The folks, of course, took all these little pranks good-naturedly; and, as a Canadian, I can not speak too highly of the treatment handed out to us by the Britishers. If there ever was a possibility before this war of Canada's breaking away from the Motherland, such a possibility has been shot to the winds. No two peoples could be more closely allied than we of the West and they of this tiny but magnificent island.

The little training we had had in Canada was good, as far as it went, and we had devoured it all. But the most vital part of a soldier's up-bringing was absolutely forgotten by our officers—discipline! As I've said before, as far as discipline was concerned, we were a joke. Certainly we were looked upon as such by the Imperial officers.

In one of the leading British weeklies there appeared a series of comments reflecting rather seriously on our discipline. One of the most humorous yet caustic, it seemed to me, was of an English soldier on guard at a post just outside of London. His instructions were to stop all who approached. In the darkness it was impossible for him to distinguish one person from another. Before long he heard footsteps coming toward him:

"Halt! Who goes there?" demanded the sentry.

"The Irish Fusiliers," was the answer.

"Pass, Irish Fusiliers; all's well."

Before long some more steps sounded....

"Halt! Who goes there?"

"The London Regiment."

"Pass, Londons; all's well."

"Halt! Who goes there?"

"Hic ... mind your own damn business...."

"Pass, Canadians; all's well."

At a parade, one bright November morning, when we were at Salisbury, a certain brigadier-general from Ontario, since killed in action, while reviewing the soldiers of a particular battalion, made a unique speech to the boys when he said:

"Lads, the king and Lord Kitchener and all the big-bugs are coming down to review us to-day, and for once in your lives, men, I want to see you act like real soldiers. When they get here, for the love o' Mike, don't call me Bill ... and, for God's sake, don't chew tobacco in the ranks."

There is no doubt about it, the authorities probably looked on us as a bunch of good fellows, but that's about all.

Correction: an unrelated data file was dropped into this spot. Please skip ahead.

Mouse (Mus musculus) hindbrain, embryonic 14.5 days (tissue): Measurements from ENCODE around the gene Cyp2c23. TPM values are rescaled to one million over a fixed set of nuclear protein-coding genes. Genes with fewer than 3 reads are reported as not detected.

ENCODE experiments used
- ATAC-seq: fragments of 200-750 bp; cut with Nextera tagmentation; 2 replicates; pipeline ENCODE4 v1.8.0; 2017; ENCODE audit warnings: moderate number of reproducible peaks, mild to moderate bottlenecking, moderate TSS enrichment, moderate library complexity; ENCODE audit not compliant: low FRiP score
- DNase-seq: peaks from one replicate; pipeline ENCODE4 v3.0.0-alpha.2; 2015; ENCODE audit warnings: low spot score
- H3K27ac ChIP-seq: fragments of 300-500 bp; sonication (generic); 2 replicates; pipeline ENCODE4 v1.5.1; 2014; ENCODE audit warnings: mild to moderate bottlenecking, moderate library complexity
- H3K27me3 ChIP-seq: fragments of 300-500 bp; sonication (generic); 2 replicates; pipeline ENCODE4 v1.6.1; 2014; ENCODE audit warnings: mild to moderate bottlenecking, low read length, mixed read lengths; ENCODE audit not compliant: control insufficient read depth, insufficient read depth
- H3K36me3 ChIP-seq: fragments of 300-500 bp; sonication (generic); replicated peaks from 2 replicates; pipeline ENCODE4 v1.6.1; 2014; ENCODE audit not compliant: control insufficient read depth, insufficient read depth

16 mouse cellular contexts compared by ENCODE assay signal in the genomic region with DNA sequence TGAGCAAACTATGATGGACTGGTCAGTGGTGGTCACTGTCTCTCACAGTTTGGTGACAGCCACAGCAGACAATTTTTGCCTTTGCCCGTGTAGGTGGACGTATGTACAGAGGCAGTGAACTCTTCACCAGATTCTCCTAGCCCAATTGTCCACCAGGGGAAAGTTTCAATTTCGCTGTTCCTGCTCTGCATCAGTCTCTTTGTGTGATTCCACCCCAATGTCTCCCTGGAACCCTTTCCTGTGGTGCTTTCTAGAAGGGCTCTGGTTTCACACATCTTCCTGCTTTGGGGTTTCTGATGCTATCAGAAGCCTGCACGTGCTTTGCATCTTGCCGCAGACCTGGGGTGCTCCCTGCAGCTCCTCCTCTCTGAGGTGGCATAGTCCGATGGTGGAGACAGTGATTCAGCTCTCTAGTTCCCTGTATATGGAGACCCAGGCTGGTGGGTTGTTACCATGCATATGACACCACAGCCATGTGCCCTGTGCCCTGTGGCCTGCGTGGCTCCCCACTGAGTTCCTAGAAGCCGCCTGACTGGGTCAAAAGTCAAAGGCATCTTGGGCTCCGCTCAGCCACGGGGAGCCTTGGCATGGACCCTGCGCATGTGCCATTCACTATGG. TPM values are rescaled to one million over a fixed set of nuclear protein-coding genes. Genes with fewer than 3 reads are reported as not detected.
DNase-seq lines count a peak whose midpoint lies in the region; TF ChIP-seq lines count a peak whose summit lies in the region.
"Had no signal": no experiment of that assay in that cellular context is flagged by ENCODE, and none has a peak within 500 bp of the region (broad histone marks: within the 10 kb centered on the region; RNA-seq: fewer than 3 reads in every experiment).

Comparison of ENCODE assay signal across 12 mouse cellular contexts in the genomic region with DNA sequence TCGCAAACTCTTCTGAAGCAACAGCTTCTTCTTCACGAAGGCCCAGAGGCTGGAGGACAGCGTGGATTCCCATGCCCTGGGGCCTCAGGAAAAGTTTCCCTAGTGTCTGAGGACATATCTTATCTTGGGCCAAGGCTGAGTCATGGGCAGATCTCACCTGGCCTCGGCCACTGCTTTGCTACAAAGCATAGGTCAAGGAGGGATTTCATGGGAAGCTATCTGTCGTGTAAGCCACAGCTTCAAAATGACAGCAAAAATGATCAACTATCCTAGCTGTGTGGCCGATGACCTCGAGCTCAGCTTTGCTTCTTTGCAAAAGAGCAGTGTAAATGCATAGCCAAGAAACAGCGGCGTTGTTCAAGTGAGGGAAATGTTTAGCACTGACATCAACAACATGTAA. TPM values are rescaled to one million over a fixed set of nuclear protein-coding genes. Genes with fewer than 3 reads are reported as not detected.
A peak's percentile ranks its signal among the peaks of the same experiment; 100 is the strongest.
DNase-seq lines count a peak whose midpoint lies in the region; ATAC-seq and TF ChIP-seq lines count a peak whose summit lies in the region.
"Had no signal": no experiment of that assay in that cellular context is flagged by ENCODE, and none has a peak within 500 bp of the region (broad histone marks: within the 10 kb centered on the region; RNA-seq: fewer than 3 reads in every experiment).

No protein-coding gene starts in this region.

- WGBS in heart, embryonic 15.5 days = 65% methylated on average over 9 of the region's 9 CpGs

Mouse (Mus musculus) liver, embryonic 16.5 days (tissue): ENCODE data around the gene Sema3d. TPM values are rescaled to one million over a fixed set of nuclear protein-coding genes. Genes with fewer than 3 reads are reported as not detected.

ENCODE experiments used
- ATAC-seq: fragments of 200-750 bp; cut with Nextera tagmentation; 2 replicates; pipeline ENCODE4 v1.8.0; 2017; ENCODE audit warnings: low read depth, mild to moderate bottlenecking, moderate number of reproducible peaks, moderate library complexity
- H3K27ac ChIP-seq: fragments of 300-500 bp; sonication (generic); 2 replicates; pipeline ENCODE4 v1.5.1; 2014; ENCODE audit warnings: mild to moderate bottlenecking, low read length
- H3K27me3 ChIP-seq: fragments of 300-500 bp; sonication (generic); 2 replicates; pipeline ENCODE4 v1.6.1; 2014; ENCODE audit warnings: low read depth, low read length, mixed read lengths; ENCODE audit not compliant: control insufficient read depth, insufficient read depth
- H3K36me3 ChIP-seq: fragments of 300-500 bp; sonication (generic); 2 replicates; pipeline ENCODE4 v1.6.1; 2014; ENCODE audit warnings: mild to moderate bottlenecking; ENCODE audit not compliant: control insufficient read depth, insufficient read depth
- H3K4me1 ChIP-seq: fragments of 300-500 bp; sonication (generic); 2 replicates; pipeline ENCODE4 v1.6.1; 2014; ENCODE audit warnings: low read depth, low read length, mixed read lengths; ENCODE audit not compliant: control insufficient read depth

While still in England, all the men of the First Canadian Contingent were issued a cloth lapelette or small shoulder strap; the infantry, blue; the cavalry, yellow with two narrow blue stripes; the artillery, scarlet, and the medical corps, maroon. I was told that these lapelettes were given to distinguish us from other contingents. To-day there are only a few hundred men entitled to wear what now amounts to a badge distinction. Personally, I feel prouder of my blue lapelette than of anything else I possess in the world.

The so-called training that we were supposed to have in England was not really any training at all. The rain was almost continuous, we were constantly being moved from one camp to another, and training, as training is understood to-day, was out of the question.

As I have said, our first camp in England was Pond Farm. It was well named. Later we moved to Sling Plantation. However, it was at Pond Farm we had some of our most grueling experiences. Many a night, owing to the awful rains, we would have to move our tents sometimes in the middle of the night. If any minister of the gospel—except our chaplain—had been standing around on these occasions he might well have thought from the sulphurous perfume of the air that every soldier was doomed to everlasting Hades. But, after all, "cussing" is only a small part of a soldier's life, and who would not swear under such extraordinary circumstances? Again, we have authority for it. It is a soldier's commandment on active service—the third commandment—and here is how it reads:

"Thou shalt not swear unless under extraordinary circumstances."

An "extraordinary circumstance" can be defined as moving your tent in the middle of the night under a downpour of rain, seeing your comrade shot, or getting coal oil in your tea. As a matter of fact, all minor discomforts in the army are counted as "extraordinary circumstances."

Despite the weather conditions, and the fact that we did very little training, the men in our battalion were enthusiastic and did their best to keep fit. However, we all went to pieces when we were told, early in December, that it was a cinch our battalion would never get to France as a unit.

I'll never forget the day our captain broke the news to us. The tears ran down his cheeks, and he wasn't the only man who cried. We were almost broken-hearted to know we were to be divided, because Captain Parkes (now Colonel) was a real and genuine fellow. He had taught us all to love him. For instance, when after a long march we would come in with our feet blistered, he would not detail a sergeant to look after us. He would, himself, kneel down on the muddy floor and bathe our feet. If at any time we were "strapped" and wanted a one-pound note, we always knew where to go for it. It was always Captain Parkes, and he never asked for an I.O.U. either. On the gloomy wet nights of the winter he would play games with us, and it was common to hear the boys remark that if we should ever get to France as a unit, and our captain got out in front, it would not be one man who would rescue him, but the whole company.

The day at Pond's Farm was more than a sad one when the old Ninth was made into a Reserve Battalion. The men were so greatly discouraged and the sergeants so grouchy that at times it became almost humorous.